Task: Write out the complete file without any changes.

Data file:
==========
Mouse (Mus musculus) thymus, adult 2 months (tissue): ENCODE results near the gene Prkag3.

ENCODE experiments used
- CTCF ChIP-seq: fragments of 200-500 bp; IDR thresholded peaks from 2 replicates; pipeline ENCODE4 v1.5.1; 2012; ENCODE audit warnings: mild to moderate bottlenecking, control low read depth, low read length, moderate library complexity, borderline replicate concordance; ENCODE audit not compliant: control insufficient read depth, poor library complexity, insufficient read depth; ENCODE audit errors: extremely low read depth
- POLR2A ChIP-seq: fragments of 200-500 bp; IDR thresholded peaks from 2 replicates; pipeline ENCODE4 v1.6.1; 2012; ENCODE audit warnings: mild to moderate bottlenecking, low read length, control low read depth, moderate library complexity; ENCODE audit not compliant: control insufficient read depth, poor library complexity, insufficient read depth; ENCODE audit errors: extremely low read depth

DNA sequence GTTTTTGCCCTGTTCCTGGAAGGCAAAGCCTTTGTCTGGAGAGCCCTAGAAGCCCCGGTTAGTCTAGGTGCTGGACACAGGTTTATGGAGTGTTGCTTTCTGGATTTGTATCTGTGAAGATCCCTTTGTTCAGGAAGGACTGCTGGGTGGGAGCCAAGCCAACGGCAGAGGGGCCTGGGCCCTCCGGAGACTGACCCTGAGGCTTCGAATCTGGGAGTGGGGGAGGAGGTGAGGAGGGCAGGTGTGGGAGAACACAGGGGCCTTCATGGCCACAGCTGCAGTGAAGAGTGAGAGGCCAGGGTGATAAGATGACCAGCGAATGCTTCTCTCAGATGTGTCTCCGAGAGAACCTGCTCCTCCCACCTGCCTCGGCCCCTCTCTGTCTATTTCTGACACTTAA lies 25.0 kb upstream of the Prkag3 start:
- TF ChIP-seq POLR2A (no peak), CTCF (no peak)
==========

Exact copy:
Mouse (Mus musculus) thymus, adult 2 months (tissue): ENCODE results near the gene Prkag3.

ENCODE experiments used
- CTCF ChIP-seq: fragments of 200-500 bp; IDR thresholded peaks from 2 replicates; pipeline ENCODE4 v1.5.1; 2012; ENCODE audit warnings: mild to moderate bottlenecking, control low read depth, low read length, moderate library complexity, borderline replicate concordance; ENCODE audit not compliant: control insufficient read depth, poor library complexity, insufficient read depth; ENCODE audit errors: extremely low read depth
- POLR2A ChIP-seq: fragments of 200-500 bp; IDR thresholded peaks from 2 replicates; pipeline ENCODE4 v1.6.1; 2012; ENCODE audit warnings: mild to moderate bottlenecking, low read length, control low read depth, moderate library complexity; ENCODE audit not compliant: control insufficient read depth, poor library complexity, insufficient read depth; ENCODE audit errors: extremely low read depth

DNA sequence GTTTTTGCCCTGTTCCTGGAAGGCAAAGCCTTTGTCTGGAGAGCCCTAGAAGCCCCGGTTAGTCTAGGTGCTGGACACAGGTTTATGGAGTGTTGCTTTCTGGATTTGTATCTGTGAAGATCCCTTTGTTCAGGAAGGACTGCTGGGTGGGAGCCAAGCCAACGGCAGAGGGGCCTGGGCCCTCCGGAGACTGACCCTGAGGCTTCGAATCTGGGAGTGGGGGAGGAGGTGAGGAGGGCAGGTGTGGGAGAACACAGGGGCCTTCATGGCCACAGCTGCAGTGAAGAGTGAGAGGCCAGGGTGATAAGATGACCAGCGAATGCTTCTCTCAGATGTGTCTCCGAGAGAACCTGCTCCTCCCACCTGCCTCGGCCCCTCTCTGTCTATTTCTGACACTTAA lies 25.0 kb upstream of the Prkag3 start:
- TF ChIP-seq POLR2A (no peak), CTCF (no peak)